Because of this, grapes or grape juice are far better than wine as protectors of the cardiovascular system and have no undesirable effects. The cardiac patient that eats grapes regularly during the summer and autumn and raisins or grape juice the rest of the year will note how the heart improves in its response to small efforts. Those recovering from heart attacks should include grapes in their diet to stop the progress of coronary arteriosclerosis.
Arteriosclerosis – Regular consumption of grapes or grape juice is indicated for arteriosclerosis regardless of where it is located within the body and the coronary arteries. Iliac-femoral arteriosclerosis, which produces a loss of blood circulation in the lower extremities, and carotid arteriosclerosis, which affects the brain, are the most common. In both cases, grape consumption can stop the hardening and narrowing of these arteries and improve blood flow. A three-day grape treatment, applied every two weeks, is very effective in severe cases.
Thrombosis – The blood’s tendency to form clots within arteries and veins can be reduced by consuming grapes, grape juice, or raisins. This is especially significant for those who have experienced a stroke or are at risk.
Anemia – Grapes are one of the richest fresh fruits in iron (0.26 mg/100 grams). Because they are more concentrated, Raisins are much richer in iron (2.59 mg/100 grams), higher even than lamb (2-2.5 mg/100 grams). The iron in grapes is nonheme, and it is more difficult to absorb than the iron in meat. However, its absorption is greatly enhanced when facilitated by the presence of vitamin C found in the grape itself or other plant-based foods.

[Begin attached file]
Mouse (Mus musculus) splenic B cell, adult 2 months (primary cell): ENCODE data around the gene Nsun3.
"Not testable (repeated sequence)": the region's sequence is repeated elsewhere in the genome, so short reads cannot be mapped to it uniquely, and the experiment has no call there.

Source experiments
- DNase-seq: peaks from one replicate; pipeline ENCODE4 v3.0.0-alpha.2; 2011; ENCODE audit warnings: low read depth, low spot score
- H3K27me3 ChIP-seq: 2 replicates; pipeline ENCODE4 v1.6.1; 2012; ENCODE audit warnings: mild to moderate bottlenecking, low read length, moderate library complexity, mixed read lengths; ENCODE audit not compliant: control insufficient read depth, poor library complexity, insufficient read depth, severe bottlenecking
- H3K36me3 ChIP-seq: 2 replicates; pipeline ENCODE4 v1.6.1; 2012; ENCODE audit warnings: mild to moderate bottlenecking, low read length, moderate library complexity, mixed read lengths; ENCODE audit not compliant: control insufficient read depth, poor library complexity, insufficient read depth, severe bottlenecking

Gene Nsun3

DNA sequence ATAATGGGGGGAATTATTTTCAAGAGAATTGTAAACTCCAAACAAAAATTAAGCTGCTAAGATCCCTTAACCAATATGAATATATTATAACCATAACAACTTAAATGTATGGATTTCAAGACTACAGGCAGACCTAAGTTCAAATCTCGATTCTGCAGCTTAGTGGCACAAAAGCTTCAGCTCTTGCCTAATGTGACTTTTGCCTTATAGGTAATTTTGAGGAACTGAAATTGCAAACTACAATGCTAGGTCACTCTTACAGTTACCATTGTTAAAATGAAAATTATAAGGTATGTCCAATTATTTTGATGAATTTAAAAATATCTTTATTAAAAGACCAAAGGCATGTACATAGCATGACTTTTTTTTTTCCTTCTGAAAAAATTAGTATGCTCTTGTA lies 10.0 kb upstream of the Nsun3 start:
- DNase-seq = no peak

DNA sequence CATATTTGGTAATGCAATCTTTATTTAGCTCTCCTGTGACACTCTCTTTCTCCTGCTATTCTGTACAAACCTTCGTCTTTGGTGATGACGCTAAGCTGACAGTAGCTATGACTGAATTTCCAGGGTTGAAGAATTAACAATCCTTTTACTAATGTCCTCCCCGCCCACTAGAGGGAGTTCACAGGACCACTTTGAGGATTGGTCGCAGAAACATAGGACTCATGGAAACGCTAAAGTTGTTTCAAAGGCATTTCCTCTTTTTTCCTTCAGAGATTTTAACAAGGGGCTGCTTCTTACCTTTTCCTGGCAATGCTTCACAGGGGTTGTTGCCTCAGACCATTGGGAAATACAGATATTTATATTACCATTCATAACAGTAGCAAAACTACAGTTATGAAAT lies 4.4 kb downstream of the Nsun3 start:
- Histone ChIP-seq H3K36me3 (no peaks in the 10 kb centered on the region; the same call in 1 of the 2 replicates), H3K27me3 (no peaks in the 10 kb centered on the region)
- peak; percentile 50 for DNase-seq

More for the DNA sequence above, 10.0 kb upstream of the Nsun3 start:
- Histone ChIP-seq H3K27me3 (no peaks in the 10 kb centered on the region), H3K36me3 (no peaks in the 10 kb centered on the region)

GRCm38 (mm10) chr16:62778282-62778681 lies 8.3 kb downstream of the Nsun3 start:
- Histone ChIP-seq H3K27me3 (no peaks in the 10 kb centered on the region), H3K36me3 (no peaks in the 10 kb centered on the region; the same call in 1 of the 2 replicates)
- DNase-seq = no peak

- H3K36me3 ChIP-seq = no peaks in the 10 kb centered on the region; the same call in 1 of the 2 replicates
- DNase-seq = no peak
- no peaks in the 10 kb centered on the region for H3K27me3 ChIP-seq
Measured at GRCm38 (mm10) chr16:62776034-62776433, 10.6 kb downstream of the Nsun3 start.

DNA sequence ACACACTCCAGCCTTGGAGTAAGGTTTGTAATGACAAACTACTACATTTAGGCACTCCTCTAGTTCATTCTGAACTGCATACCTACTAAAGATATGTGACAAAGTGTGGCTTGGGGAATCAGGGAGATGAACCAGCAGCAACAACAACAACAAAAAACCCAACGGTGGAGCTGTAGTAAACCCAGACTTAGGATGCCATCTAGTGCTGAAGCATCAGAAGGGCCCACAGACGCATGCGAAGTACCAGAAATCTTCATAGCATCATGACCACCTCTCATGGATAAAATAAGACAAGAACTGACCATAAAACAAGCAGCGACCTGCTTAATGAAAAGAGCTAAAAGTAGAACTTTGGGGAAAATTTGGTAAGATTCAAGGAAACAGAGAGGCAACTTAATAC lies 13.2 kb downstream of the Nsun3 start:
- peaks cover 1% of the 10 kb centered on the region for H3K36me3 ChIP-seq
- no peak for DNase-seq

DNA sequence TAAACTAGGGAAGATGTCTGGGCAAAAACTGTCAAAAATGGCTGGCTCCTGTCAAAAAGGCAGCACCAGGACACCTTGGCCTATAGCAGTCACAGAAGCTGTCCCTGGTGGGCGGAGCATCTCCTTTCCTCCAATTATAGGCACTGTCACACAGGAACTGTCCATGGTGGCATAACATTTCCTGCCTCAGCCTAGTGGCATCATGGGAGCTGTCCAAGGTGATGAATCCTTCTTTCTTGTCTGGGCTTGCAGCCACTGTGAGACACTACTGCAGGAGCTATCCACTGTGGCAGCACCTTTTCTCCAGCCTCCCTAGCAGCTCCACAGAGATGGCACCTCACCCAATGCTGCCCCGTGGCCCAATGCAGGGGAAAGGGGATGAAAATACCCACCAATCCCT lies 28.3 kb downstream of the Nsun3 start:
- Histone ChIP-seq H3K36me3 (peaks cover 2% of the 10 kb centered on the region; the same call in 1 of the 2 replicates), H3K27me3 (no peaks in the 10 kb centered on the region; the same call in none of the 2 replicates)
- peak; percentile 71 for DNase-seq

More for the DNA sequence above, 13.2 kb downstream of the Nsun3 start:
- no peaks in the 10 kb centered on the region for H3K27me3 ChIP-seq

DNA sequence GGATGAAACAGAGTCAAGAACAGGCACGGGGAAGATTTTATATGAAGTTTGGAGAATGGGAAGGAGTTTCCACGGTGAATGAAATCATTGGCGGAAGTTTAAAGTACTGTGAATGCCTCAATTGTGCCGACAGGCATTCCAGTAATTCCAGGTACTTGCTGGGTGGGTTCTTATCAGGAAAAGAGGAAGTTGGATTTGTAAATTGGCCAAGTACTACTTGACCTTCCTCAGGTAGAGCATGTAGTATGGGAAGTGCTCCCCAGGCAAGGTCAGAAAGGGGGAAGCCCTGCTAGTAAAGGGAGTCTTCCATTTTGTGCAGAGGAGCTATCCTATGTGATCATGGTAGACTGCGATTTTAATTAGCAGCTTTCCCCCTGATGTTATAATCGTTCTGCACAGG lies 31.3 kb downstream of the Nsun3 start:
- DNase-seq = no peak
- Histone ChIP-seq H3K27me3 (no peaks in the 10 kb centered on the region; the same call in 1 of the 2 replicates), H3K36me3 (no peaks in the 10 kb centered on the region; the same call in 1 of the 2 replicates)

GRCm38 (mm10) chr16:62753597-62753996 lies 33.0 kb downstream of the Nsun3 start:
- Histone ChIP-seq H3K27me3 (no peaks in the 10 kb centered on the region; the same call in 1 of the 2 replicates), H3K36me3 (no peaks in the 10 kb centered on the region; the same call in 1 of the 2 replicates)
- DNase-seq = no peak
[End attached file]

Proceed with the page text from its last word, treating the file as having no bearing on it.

Grapes are also exceptionally rich in copper, a trace element that facilitates the absorption and assimilation of iron. All who tend toward anemia will notice improvement with the regular consumption of grapes during the summer and autumn months and with raisins during the rest of the year.
Liver disorders – Grapes activate the detoxifying effect of the liver, increasing bile production (choleretic action). Furthermore, grapes accelerate blood circulation in the portal system and thus are of value in cases of cirrhosis and ascites (accumulation of fluid on the peritoneal cavity) due to portal hypertension.
Hemorrhoids – Many hemorrhoid cases are fostered by venous congestion in the portal system. As a result, they tend to improve with regular grape consumption. In addition, sitz baths in extra grape leaves provide excellent results.
Intestinal disorders – Grapes are a mild laxative that relieves chronic constipation due to a lazy intestine. They also balance intestinal flora and avoid putrefaction caused by a diet rich in animal proteins.
Renal disorders – Because of their diuretic and decongestive action, mineral composition, and low levels of proteins, grapes are highly recommended in cases of renal failure due to nephritis, nephrosis, or other causes.
Gout and excess uric acid – Grapes are excellent for eliminating uric acid in the kidneys due to their alkalizing and diuretic effects. Regular grape consumption and grape treatment are particularly beneficial for people with arthritis, the obese, and those with a diet rich in meat products.